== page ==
It’s a big moment in any child’s life, the first time they spend a morning or afternoon in a playgroup, nursery or pre-school away from Mum and Dad. Most children take to the experience like a duck to water, but as with any new experience there can be teething problems while they settle in. A little preparation by the parents in the weeks leading up to starting can ease the process considerably.
Talk to Them
Explain to your child about the new place they are going, and take them on a visit if you are able. Make sure they know that although you will be leaving them, you will be back a short time later. Most of the tears and upset stems from the fact that children are unsure what is going on, and worry that their parents will not be coming back. It takes a long time for information to sink in for some children, so you may have to repeat what is going to be happening several times a day, for a week or more.
Children are very smart, and if a parent is showing any degree of anxiety about leaving their children in a playgroup, they will undoubtedly pick up on that. Even when not talking directly to the child, make sure everything you say about the new nursery is positive. If you know other parents whose children are attending already, invite them round with their children so they can get to know one another and your child has a familiar face on their first day. Make it all sound like a big adventure and your child with skip through the doors without a care in the world.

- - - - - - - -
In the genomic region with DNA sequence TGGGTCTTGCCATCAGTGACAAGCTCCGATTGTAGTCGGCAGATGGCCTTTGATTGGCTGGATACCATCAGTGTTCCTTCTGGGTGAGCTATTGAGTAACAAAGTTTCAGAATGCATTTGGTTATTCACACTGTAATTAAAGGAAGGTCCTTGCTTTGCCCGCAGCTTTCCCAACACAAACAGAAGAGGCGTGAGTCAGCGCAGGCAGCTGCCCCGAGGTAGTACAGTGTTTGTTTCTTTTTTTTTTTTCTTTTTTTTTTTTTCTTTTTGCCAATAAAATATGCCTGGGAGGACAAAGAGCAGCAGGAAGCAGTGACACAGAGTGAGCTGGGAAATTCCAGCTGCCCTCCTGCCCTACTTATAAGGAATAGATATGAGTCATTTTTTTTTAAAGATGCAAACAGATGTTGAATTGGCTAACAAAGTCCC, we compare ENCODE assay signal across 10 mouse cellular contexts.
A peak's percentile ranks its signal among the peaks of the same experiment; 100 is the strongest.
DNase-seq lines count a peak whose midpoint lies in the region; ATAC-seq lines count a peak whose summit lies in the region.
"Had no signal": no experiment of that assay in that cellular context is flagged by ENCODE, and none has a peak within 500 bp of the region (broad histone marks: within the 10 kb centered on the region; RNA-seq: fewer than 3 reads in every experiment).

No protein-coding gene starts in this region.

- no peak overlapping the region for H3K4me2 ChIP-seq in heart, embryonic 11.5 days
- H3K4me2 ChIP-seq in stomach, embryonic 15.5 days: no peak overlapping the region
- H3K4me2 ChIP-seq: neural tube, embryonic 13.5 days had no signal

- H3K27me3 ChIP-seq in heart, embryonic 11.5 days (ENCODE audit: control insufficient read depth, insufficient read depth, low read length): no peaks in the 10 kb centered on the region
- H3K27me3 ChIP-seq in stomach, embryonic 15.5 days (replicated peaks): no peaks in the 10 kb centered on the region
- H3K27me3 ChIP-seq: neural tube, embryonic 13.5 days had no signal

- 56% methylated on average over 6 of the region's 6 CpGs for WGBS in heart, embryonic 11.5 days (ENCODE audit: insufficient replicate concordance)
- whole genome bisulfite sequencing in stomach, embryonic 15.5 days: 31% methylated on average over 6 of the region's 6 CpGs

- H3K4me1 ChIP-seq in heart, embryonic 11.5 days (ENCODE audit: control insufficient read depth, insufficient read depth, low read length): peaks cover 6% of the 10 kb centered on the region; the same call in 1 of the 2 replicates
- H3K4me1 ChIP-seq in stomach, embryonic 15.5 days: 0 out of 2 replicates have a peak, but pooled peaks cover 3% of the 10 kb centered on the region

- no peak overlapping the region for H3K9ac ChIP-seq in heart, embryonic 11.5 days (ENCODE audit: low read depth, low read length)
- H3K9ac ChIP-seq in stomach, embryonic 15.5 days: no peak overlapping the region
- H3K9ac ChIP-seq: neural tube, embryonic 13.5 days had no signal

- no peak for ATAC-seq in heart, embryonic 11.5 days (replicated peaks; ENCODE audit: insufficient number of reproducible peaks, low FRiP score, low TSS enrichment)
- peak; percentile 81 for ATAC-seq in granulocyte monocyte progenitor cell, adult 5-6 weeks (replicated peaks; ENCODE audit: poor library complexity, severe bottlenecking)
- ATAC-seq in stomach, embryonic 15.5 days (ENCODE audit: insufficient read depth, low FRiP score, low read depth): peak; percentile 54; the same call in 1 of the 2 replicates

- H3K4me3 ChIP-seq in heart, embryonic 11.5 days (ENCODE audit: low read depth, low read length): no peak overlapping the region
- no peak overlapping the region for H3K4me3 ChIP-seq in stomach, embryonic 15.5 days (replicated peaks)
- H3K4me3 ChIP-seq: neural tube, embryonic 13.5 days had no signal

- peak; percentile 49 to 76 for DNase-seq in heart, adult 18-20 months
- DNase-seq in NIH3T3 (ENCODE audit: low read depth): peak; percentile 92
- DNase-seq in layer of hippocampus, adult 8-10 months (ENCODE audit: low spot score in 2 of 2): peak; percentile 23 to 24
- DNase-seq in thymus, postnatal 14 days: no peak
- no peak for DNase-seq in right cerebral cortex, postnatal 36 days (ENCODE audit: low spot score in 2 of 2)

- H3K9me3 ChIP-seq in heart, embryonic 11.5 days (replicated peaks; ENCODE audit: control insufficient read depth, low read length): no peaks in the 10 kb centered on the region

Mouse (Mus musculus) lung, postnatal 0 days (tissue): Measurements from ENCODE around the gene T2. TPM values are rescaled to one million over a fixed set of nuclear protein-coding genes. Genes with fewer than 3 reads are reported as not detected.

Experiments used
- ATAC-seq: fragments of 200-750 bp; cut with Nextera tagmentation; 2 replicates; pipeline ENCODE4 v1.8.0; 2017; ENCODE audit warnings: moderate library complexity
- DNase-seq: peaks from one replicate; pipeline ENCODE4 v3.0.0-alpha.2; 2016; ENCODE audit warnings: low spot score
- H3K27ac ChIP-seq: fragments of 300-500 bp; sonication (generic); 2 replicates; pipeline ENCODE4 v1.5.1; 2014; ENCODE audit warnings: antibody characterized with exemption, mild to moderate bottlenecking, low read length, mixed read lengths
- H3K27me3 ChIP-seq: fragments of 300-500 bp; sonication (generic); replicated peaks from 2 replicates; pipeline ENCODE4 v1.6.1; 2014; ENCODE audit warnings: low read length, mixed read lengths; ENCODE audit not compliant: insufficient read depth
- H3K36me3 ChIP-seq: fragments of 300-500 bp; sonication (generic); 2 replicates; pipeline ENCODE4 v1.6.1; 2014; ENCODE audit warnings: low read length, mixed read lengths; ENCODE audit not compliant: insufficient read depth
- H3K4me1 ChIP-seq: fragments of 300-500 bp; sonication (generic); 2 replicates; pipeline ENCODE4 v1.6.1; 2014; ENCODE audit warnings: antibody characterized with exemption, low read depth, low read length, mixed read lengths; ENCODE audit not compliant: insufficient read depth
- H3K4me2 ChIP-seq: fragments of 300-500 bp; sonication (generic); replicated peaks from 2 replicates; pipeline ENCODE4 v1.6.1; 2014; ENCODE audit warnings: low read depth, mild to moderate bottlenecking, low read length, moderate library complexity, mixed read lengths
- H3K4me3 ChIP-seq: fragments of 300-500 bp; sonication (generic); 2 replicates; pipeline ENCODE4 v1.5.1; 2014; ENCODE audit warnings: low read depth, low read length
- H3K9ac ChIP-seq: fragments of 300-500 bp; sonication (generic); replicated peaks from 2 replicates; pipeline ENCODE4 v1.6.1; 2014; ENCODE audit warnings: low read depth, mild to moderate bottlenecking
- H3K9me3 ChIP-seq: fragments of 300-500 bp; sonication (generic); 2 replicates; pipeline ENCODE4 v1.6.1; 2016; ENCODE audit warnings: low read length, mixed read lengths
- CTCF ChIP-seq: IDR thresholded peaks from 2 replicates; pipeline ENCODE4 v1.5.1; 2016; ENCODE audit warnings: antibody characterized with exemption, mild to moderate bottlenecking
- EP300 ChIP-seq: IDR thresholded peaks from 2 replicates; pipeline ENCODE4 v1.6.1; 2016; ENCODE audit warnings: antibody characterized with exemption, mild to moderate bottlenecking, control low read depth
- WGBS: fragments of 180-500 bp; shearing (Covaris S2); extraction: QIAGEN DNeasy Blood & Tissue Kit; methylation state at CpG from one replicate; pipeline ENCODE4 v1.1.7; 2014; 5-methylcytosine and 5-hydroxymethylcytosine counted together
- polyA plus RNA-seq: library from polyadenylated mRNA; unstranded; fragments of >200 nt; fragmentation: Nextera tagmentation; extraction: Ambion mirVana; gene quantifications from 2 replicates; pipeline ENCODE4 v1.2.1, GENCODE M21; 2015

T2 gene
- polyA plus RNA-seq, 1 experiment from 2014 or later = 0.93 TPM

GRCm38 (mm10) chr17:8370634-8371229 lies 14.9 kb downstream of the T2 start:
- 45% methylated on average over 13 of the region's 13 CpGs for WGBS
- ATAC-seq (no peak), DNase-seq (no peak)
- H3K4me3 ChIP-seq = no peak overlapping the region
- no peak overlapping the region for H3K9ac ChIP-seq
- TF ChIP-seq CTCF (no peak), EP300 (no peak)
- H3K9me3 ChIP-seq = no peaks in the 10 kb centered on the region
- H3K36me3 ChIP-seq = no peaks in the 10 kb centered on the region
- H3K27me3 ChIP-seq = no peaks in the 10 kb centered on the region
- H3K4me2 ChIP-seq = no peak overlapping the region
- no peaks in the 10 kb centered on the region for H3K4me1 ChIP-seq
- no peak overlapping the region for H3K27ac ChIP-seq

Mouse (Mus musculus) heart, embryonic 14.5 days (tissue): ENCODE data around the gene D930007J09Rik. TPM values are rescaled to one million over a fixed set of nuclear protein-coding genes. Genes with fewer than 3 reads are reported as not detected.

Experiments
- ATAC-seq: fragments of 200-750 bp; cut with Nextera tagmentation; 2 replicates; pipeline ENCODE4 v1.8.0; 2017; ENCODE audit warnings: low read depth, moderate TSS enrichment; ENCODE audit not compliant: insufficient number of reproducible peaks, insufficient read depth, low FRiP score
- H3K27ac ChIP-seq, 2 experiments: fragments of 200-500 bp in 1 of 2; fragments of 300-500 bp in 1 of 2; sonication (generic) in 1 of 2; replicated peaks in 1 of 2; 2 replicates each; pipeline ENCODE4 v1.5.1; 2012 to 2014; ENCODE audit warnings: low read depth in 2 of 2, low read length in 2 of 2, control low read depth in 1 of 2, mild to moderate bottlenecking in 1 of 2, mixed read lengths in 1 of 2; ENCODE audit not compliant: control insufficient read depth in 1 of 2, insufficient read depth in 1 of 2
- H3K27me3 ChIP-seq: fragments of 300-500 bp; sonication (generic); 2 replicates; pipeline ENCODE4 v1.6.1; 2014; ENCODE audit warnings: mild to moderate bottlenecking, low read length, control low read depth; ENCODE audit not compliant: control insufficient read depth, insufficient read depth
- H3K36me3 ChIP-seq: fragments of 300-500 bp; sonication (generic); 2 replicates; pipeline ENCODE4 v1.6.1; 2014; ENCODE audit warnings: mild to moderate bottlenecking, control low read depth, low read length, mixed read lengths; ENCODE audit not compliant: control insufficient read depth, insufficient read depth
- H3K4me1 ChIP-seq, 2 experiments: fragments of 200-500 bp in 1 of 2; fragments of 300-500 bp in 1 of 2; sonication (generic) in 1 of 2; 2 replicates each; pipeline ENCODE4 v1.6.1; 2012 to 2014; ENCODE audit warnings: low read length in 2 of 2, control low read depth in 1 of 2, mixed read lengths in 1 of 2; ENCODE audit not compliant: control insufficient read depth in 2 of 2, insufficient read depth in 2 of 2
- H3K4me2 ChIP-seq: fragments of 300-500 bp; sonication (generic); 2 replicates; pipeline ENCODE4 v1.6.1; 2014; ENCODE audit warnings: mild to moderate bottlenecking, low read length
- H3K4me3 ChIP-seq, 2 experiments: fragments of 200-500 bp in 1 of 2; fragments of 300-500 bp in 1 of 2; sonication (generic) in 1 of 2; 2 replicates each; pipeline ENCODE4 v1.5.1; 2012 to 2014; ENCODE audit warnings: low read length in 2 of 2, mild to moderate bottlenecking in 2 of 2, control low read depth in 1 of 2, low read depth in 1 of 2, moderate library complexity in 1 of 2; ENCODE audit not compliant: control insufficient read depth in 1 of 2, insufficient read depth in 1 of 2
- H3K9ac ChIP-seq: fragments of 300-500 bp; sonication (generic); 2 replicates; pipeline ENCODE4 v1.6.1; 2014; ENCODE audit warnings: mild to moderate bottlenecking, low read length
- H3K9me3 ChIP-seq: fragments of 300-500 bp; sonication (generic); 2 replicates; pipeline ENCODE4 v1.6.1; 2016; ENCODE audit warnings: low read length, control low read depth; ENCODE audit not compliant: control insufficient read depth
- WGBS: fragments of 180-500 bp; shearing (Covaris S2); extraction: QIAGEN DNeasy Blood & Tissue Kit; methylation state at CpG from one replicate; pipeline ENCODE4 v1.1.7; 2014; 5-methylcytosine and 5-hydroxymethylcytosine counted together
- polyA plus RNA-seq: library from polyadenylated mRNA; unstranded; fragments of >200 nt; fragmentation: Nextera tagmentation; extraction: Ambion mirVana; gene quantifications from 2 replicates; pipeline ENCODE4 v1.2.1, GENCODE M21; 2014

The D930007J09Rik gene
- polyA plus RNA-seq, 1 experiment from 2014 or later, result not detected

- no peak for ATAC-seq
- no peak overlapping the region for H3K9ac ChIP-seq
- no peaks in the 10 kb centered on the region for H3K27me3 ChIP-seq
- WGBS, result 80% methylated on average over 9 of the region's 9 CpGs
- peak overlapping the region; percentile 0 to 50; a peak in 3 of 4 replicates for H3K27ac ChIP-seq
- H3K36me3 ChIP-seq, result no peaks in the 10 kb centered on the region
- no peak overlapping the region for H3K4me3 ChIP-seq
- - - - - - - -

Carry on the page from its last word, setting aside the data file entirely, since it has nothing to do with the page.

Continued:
One mistake which many parents make is thinking that playgroup is some sort of fashion parade. Children are going to come home with play dough, paint, glitter or glue all over their clothes, so keep the designer outfits and party dresses for wearing at home. Some parents invest in a special set of clothes just for nursery, so buy jeans which will wear well but it won’t matter if they get muddy or splashed with paint. It is also wise to leave a bag with an extra pair of jeans, t-shirt and underwear at nursery so that if your child gets wet or too dirty the staff can change them into something else.
Get to Know People
Most nurseries are happy to let parents stick around for a while as their child settles in, and many of the playgroups which are not based in schools will welcome in volunteers to help with the running of the group. This can be an excellent way to get to know other parents and their children, and make a whole new set of friends. Getting to know the staff will give you more reassurance about leaving your child, and if you are on good terms with them they will be happier to share information with you on an informal basis.
- License: Creative Commons image source
Morag P is a mother and blogger, writing on many different subjects including parenting and travel. Morag Peers has a Google+ profile if you wish to find out more.